46 more test negative for Nipah virus, Kerala minister says worst is over
Kerala health minister Veena George said samples of all close contacts of a boy who died due to Nipah on Sunday, including his parents and health workers, turned negative, adding that the government would maintain strict vigil for three more weeks
As many as 46 people with symptoms of Nipah tested negative on Wednesday in Kozikode, said Kerala health minister Veena George, adding the north Kerala district is almost out of a serious outbreak.
The minister said samples of all close contacts of a boy who died due to Nipah on Sunday, including his parents and health workers, turned negative, adding that the government would maintain strict vigil for three more weeks. Since majority of immediate contacts are out of infection, George said the worst was over.
“It is a great relief all samples turned negative so far. But we will not lower our guard. All restrictions will be in force till the window period of the virus (3 weeks) is over,” the minister said, adding 21 more results will be expected any time while 50 people with symptoms are still in the hospital and another 190 under observation.
She said that going by the preliminary reports, bats are suspected to be the main carrier, but more studies needed to pinpoint the triggering agent. Many experts said the affected areas are also infested with wild boars and their samples will also be taken for testing.
A team from the National Institute of High Security Animal Diseases Laboratory from Bhopal, which has arrived in Kozikode city, will co-ordinate more such studies, George said.
Forest minister AK Saseendran, also camping in the north Kerala city, said special permission will be granted to capture boars and other wild animals for testing. Samples of domestic animals and pet were also taken to weed out suspicion, Saseendran said.
Expert said strict protocol in place due to Covid-19, like masking, physical distancing and no overcrowding, really helped the state to blunt the impact of zoonotic disease again.
“Due to Covid-19 protocol this time, Nipah transmission will be limited. Prevention technique of Covid-19 really helped in fighting Nipah also,” said immunologist and public health expert D Padmanabha Shenoy.
Like Shenoy, many experts said the main source of the virus should be identified at any cost to check its further outbreak. This is the third time the state is witnessing the onset of virus in four years. In 2018, the viral infection claimed 17 lives in Kozhikode; in 2019, a youth was infected in Ernakulam but later cured; and in 2021, a 12-year-old boy died due to Nipah virus in Kozhikode.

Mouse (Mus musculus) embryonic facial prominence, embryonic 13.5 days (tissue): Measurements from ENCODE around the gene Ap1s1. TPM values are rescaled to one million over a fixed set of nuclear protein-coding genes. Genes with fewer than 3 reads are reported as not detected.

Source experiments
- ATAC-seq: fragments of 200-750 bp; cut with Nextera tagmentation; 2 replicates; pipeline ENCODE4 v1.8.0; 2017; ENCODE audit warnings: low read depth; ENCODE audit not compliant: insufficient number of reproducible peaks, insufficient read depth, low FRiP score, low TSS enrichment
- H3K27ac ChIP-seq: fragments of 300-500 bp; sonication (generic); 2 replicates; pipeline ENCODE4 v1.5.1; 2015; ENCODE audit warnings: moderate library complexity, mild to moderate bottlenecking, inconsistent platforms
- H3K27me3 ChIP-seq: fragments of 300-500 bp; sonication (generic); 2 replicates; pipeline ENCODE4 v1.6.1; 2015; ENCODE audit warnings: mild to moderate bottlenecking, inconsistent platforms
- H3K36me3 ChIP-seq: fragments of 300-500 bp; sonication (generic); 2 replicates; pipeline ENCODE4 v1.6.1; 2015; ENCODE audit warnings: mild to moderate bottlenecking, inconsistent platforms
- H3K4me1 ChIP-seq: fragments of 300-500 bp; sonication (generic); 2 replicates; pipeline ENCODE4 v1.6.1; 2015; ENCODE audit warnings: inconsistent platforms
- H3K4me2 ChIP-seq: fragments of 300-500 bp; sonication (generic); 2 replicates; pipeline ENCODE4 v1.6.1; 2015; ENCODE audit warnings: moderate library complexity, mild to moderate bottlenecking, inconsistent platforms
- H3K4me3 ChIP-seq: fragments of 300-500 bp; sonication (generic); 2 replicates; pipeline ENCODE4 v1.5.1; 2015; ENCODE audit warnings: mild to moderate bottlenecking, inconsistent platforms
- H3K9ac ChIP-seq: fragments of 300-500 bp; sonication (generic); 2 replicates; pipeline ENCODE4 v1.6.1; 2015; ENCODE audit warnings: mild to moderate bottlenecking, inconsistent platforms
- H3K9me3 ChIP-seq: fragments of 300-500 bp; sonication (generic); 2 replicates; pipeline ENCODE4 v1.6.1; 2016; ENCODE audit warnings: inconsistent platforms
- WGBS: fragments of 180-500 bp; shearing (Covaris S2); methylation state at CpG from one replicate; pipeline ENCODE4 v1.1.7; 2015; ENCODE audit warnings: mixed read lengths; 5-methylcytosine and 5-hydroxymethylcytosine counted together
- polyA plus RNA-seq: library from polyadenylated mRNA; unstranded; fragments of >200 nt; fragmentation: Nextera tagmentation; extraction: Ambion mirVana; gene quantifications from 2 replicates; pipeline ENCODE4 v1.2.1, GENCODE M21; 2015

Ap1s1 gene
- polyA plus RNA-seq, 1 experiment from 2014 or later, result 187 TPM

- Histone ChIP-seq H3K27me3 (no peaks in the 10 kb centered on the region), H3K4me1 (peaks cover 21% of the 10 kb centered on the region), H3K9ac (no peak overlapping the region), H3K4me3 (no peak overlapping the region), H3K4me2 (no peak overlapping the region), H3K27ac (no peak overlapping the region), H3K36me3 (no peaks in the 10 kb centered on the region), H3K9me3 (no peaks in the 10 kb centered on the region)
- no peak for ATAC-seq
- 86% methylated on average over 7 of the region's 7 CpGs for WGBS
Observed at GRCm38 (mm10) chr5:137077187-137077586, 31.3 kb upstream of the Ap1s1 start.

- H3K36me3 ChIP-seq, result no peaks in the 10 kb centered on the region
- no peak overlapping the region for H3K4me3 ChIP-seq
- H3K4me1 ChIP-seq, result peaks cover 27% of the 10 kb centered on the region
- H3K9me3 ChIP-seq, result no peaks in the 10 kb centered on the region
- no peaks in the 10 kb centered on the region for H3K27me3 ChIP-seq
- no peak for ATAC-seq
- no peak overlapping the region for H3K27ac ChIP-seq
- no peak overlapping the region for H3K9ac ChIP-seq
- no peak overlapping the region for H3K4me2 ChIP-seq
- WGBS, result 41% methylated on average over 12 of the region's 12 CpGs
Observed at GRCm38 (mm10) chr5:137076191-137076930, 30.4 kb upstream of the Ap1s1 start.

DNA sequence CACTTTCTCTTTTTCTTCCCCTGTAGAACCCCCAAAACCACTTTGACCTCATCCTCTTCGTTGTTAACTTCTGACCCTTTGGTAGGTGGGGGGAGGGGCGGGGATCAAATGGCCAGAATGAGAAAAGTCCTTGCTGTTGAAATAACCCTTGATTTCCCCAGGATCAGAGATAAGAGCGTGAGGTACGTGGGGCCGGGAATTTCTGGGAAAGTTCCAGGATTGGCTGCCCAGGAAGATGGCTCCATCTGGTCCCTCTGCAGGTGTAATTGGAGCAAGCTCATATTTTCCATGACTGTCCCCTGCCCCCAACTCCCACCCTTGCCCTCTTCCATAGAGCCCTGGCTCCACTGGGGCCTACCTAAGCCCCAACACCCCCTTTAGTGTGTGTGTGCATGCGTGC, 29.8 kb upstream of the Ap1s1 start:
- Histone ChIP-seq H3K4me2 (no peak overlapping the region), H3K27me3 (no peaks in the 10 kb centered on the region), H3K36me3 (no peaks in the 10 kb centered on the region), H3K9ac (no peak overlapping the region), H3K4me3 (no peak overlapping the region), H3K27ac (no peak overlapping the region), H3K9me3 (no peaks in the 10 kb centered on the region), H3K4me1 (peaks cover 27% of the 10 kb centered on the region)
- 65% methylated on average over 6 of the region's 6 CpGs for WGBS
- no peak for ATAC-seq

Zoonotic diseases on rise
Amid third onset of Niaph, recurring zoonotic diseases at regular intervals continues to worry the state. Several cases of Kyasnur forest disease, avian influenza, swine flu, anthrax and Nipah have been reported from the state in recent years.
Besides loss of human lives, such outbreaks also affect social and economic mobility of people and cripple their lives. Culling of poultry, ducks and other domestic animals has also become regular to check their transmission. Experts have asked the state government to formulate a multi-disciplinary approach to tackle such diseases and establish high-end labs for early diagnosis. They said zoonotic diseases are here to stay as human activities continue to disturb natural habitat and the state needs a single-window approach to tackle such maladies.
“It is a fact that zoonotic diseases appear at regular intervals in Kerala. Human and animal dependence, directly or indirectly, is more these days. We need a permanent single-window mechanism for early detection of such diseases and early warning to the people. More research is also needed in the area,” said Dr Prejit Nambiar, a teacher at the Kerala Veterinary and Animal Sciences University, who specialised in zoonoses and food safety.
He added that a close interaction is necessary among medical experts, veterinary professionals, environmental scientists and wildlife professionals to tackle the situation.
Many wildlife experts feel that such diseases can be checked by putting in place an effective surveillance mechanism and scientific disease management plans. In Kerala, there are enough wetland and water bodies, a preferred habitat for avian guests, which can easily transmit diseases to domestic birds.
“Animals like civet cats have almost turned urban as their natural habitat shrunk. Once found in forests only, peacocks are found in countryside in large numbers. Loss of habitats force monkeys, civets, bats and boars to human habitat. So, it is natural such diseases arise,” said wildlife expert Dr P S Esa.